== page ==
In a span of one year, Google is still not done with cleaning its services or rather shutting down unpopular or abandoned services. The obvious drive of the company ever since CEO Larry Page took over the leadership was to greatly focus on things that are working and getting rid of those that don’t.
The latest addition to the execution list are rather big services of the old days, the personalized homepage iGoogle and the seemingly ambitious or shall we consider the soon-to-be-doomed Google Video. Granted the fact that Google Video have been shuffling in videos from video hosting sites, especially YouTube, and has been a life-supporter of Google for quite some time. iGoogle, on the other hand, have been losing users and is now ready to get itself in the dumpstairs, although a number of users are on the bet to pledge for it. Google will just have to apologize for that, people.
CEO Larry Page is wise and economic on this matter. On behalf of his directives, Google wisely comments, “Technology creates tremendous opportunities to improve people’s lives. But to make the most of them, we need to focus—or we end up doing too much and not having the impact we strive for. So last fall we started a spring clean, and since then we’ve closed or combined more than 30 products. Today we’re announcing a few more closures.”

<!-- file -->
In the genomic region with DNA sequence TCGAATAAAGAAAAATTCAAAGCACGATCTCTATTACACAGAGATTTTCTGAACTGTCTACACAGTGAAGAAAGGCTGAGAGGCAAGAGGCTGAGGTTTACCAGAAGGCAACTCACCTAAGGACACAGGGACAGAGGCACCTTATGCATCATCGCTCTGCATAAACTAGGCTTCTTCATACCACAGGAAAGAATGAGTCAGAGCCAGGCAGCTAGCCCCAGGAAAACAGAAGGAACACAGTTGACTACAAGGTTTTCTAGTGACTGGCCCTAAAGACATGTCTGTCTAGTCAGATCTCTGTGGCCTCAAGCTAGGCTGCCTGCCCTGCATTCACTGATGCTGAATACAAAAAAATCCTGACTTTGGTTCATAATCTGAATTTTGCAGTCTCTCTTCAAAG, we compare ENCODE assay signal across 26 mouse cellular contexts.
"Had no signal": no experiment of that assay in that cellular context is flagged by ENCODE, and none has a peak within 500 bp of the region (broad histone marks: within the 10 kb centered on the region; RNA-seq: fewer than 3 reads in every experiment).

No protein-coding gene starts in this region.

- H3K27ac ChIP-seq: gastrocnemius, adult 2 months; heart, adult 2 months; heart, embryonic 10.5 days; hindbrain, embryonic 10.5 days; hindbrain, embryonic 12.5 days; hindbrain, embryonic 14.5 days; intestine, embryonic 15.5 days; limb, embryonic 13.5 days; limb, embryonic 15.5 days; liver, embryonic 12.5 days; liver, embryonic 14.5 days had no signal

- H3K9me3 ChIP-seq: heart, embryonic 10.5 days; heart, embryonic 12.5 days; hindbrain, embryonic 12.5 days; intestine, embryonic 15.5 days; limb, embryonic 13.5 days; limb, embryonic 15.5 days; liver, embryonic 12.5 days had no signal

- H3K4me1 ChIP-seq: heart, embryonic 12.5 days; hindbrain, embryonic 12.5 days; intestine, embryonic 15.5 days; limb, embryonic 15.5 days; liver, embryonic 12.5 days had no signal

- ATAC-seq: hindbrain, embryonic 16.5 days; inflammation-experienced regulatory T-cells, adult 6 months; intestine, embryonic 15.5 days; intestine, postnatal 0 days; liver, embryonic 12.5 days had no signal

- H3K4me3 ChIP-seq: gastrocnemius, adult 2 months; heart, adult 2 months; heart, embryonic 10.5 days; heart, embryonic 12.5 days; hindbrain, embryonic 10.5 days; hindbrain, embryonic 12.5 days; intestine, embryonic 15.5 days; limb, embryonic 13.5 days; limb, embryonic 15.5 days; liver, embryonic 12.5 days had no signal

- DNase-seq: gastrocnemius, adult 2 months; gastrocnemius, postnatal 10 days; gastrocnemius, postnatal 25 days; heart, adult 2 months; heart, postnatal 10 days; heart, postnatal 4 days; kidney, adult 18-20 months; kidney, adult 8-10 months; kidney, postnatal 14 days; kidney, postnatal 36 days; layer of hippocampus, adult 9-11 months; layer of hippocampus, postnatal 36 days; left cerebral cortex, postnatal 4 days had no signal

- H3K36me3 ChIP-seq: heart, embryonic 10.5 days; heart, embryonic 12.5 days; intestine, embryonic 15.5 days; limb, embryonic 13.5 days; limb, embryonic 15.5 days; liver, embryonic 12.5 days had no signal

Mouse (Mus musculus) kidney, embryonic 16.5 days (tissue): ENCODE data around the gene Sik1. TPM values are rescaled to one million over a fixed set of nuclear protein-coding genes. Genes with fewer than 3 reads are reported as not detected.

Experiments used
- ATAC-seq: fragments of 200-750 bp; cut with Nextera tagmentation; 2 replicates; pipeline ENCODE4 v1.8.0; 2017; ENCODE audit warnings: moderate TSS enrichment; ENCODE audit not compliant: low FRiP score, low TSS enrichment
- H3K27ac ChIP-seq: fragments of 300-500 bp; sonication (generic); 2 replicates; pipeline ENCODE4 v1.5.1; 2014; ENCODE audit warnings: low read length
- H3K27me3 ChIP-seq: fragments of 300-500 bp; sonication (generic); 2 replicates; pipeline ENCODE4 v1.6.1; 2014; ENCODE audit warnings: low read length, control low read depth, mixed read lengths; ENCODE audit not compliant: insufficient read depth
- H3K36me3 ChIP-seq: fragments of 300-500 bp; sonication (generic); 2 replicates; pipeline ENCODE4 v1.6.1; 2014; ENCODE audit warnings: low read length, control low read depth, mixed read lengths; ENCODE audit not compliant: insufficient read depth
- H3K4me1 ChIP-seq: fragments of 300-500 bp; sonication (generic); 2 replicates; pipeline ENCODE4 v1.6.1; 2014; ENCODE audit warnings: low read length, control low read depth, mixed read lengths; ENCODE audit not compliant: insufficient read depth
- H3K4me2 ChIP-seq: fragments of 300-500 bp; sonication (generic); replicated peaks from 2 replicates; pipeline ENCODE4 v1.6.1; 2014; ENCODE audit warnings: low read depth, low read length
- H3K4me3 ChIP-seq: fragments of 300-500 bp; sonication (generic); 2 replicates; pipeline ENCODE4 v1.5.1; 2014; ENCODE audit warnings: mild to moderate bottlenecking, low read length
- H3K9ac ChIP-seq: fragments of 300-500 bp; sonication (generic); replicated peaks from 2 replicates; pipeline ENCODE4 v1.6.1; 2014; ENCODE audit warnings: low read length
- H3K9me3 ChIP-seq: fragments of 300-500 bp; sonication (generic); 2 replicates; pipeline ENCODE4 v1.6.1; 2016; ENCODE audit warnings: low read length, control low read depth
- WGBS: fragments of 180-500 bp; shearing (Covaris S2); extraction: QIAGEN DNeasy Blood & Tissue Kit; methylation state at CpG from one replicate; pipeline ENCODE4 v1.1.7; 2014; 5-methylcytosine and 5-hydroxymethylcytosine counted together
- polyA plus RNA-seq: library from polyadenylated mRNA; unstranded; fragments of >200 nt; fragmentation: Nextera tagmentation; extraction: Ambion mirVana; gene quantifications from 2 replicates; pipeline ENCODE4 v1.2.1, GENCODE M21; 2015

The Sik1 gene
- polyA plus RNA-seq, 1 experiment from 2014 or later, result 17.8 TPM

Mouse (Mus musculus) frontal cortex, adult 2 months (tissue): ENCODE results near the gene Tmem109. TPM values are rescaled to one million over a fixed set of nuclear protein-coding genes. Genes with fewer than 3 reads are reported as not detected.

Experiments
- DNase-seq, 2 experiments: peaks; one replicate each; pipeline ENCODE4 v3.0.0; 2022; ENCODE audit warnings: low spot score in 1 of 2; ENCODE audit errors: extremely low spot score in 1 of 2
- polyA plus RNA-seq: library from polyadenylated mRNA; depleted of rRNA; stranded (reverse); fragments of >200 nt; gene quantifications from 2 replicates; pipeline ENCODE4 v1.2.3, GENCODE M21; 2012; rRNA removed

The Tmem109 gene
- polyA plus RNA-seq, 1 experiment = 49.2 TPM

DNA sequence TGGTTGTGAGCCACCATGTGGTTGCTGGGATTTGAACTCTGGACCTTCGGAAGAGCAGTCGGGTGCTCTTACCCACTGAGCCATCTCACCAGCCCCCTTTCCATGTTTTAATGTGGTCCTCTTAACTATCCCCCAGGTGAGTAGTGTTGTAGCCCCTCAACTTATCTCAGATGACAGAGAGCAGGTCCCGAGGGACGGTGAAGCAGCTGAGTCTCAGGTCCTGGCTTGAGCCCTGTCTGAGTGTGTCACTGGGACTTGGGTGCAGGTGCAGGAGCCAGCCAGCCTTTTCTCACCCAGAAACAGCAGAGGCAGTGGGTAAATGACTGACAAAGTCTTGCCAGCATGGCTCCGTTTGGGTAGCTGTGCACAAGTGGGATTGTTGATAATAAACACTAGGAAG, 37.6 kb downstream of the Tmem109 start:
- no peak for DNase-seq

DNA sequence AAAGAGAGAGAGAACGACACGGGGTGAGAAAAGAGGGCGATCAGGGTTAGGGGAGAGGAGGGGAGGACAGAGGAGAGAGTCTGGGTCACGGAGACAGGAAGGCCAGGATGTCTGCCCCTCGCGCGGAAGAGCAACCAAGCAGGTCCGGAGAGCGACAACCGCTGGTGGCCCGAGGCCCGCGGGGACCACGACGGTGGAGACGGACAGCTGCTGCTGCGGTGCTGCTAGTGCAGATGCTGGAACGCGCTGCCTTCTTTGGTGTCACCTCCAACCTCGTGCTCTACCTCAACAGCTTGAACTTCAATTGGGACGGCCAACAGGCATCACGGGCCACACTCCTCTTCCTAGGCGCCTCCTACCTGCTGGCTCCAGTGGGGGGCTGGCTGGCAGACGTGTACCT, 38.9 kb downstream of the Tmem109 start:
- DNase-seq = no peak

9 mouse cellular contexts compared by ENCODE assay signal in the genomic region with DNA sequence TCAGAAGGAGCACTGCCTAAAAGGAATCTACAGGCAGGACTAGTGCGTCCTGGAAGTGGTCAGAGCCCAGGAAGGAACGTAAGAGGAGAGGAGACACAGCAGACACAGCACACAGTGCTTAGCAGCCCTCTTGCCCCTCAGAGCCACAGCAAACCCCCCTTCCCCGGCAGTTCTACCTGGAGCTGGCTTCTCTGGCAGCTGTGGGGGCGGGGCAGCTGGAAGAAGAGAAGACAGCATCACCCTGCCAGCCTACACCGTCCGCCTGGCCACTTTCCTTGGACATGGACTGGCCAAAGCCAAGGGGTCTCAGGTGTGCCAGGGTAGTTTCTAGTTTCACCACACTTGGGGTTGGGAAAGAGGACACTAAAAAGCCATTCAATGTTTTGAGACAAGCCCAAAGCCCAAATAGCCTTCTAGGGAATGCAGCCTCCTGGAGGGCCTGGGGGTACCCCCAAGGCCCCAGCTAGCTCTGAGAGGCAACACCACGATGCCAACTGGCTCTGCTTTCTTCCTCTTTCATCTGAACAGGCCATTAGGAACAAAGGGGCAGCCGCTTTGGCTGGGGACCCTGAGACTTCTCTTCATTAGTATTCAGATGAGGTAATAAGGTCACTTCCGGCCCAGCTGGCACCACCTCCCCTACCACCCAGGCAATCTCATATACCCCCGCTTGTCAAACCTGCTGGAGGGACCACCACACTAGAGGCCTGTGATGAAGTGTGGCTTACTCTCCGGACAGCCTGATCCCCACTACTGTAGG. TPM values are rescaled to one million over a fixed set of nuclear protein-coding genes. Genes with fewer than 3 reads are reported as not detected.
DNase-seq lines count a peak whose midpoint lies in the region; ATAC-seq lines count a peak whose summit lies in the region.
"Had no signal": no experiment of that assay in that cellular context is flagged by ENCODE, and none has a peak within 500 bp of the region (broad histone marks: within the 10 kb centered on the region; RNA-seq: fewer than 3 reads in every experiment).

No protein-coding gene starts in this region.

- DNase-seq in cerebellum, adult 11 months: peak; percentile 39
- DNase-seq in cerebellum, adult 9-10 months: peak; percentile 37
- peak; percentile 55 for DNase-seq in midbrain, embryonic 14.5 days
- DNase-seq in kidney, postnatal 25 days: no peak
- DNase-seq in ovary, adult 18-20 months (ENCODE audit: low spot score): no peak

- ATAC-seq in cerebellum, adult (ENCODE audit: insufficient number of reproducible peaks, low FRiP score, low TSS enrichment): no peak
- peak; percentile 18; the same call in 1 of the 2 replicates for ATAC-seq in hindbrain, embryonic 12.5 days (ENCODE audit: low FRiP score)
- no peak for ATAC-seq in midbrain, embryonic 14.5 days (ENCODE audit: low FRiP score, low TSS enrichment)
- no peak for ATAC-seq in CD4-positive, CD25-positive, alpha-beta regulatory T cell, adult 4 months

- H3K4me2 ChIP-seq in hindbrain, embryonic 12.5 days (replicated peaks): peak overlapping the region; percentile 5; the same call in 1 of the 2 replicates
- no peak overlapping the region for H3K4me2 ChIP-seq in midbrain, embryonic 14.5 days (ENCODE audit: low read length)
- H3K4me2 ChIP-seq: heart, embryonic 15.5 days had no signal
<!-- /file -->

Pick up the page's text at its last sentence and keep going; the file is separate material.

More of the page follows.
There are also other Google services that receives blowing from the axe. Google Mini is getting the axe as well. Google Mini is a search tool dedicated to search contents in an organization rather than searching all throughout the web. Google Search Appliance is somehow replacing this Google service.
Google Talk Chatback is also retiring. After this is to put through, websites that want to embed chat features are now to be directed to the Meebo bar, a social chat service now owned by Google.
The Symbian Search App is also member of the execution list. Given the fact that Nokia abandoned archaic and ancient operating systems, Google’s decision just make sense.
It seems Google is narrowing down what it can offer to the people. And with new direction for lay-outing their services, it is good to hear that Google has centered the satisfaction of its customers rather than putting out too much that will give people a headache.